Des Freedman explores Labour's divided response to the development of commercial television in the 1950s and assesses the impact of Wilson's governments on television in the 1960s. His key argument is that Labour has always been a vigorous but ultimately unreliable advocate of television.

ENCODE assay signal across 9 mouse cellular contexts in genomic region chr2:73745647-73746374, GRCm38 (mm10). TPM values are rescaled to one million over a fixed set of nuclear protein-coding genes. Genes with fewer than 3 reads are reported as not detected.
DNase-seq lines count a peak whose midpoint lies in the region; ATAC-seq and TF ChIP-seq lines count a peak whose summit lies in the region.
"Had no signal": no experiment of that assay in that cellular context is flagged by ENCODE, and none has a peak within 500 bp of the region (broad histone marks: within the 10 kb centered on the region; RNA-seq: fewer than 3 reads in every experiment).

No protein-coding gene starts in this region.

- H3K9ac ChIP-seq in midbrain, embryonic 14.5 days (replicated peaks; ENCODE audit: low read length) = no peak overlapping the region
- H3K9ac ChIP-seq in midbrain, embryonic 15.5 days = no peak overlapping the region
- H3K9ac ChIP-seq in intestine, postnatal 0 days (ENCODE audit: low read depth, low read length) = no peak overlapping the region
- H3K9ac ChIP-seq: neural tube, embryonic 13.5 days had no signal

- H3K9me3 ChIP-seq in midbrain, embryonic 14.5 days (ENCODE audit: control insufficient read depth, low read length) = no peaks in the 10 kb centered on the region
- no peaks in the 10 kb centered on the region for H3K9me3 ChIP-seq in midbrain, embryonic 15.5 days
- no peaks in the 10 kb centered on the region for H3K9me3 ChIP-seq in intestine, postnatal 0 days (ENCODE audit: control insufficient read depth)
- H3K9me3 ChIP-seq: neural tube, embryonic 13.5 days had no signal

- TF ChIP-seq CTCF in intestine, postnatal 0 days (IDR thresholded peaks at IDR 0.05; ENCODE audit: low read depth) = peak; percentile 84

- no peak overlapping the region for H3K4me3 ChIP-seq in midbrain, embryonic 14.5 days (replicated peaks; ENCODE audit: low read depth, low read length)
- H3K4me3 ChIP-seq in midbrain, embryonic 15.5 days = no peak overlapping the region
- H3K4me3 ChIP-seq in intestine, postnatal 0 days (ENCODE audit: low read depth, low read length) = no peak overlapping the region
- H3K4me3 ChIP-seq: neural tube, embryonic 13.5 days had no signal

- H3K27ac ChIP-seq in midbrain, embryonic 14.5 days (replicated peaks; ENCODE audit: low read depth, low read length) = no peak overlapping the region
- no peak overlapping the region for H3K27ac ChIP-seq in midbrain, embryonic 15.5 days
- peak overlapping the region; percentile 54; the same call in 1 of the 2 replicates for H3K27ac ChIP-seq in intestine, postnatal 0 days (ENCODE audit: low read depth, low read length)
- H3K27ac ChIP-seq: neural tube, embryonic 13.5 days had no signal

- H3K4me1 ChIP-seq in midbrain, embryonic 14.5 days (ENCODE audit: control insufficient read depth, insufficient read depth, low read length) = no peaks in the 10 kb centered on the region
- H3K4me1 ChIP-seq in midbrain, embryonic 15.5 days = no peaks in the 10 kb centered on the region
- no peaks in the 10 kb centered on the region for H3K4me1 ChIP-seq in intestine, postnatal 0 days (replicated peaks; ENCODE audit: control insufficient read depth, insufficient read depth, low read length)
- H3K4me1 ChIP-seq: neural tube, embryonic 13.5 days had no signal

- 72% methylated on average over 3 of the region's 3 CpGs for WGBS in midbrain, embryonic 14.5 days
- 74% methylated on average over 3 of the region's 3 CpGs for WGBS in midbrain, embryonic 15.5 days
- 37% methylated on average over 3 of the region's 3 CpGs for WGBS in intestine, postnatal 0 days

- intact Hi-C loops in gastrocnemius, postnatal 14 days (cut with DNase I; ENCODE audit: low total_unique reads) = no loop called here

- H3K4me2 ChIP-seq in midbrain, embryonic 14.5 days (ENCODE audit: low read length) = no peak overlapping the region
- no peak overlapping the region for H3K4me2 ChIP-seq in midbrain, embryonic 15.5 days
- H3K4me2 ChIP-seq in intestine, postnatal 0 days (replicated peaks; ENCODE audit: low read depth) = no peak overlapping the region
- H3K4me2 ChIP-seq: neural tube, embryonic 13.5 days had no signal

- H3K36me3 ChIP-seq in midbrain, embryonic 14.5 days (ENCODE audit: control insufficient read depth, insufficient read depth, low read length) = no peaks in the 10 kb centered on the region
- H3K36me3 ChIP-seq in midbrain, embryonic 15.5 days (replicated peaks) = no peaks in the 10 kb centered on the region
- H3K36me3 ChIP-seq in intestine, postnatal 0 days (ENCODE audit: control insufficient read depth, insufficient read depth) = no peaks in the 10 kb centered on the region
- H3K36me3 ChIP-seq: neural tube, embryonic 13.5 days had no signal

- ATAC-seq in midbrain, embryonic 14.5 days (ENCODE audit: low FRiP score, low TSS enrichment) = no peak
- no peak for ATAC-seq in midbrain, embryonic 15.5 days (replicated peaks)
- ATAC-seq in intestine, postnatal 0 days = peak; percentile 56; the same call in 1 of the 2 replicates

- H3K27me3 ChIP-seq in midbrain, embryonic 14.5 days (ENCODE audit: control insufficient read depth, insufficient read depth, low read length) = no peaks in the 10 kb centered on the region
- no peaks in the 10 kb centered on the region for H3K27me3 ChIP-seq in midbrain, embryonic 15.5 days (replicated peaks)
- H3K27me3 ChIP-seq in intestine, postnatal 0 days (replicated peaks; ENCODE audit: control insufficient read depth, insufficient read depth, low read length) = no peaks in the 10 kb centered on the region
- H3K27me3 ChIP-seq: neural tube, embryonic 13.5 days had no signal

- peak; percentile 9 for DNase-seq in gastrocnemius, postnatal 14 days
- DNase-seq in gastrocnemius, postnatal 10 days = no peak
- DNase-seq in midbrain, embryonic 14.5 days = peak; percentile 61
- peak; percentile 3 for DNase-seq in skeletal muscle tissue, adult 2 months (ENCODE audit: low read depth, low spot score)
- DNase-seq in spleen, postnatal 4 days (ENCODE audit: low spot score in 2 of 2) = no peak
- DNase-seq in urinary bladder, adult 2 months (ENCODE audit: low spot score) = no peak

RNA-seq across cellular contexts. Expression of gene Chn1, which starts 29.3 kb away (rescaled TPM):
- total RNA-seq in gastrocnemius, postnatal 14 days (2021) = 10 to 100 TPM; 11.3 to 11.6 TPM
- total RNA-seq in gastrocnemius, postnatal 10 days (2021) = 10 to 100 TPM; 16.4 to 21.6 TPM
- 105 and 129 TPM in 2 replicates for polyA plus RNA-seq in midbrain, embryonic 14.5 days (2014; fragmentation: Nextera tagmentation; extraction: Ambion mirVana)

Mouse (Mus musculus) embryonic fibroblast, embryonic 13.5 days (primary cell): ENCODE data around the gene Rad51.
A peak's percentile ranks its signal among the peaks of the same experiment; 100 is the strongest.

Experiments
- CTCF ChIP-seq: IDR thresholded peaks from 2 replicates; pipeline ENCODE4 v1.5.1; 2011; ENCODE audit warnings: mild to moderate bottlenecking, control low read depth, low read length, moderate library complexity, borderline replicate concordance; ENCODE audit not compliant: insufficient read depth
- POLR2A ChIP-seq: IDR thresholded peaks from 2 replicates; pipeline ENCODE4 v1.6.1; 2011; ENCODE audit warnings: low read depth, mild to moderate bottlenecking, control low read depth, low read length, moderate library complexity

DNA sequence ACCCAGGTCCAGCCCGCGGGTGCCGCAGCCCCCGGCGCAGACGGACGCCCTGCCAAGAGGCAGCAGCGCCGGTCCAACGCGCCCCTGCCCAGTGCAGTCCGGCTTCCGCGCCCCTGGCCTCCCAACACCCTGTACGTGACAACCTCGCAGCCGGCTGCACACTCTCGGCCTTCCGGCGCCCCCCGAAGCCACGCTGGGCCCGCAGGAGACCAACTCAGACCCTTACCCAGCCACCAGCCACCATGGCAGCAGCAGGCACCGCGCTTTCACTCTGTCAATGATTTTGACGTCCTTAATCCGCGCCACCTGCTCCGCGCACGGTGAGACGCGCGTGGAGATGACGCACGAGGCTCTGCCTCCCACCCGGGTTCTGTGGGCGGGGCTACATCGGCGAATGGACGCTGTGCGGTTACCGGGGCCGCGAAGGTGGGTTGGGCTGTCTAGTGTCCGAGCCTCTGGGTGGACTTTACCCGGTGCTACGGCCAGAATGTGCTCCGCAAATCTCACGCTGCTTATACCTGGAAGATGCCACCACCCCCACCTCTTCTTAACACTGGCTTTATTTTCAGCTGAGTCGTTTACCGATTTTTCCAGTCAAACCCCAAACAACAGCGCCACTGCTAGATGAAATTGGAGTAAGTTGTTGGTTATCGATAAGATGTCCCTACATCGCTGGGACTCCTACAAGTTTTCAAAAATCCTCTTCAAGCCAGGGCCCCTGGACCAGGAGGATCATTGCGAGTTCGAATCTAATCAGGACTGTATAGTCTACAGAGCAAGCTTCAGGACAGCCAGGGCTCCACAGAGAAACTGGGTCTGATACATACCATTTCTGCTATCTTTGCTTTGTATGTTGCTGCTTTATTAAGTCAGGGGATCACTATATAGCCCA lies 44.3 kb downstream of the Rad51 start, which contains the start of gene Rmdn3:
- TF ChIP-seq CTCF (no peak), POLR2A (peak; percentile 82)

Social change impacts not just upon voting behaviour and party identity but also the formulation of policy. But how do social changes and political developments interact? Which shapes which? Reflecting a belief that social and political structures cannot be understood either in isolation from each other or from the historical processes which form them, this series will examine the forces that have shaped British society and culture. Cross- disciplinary approaches will be encouraged. In the process, the series will aim to make a contribution to existing fields, such as politics, history, sociology and media studies, as well as opening out new and hitherto-neglected fields.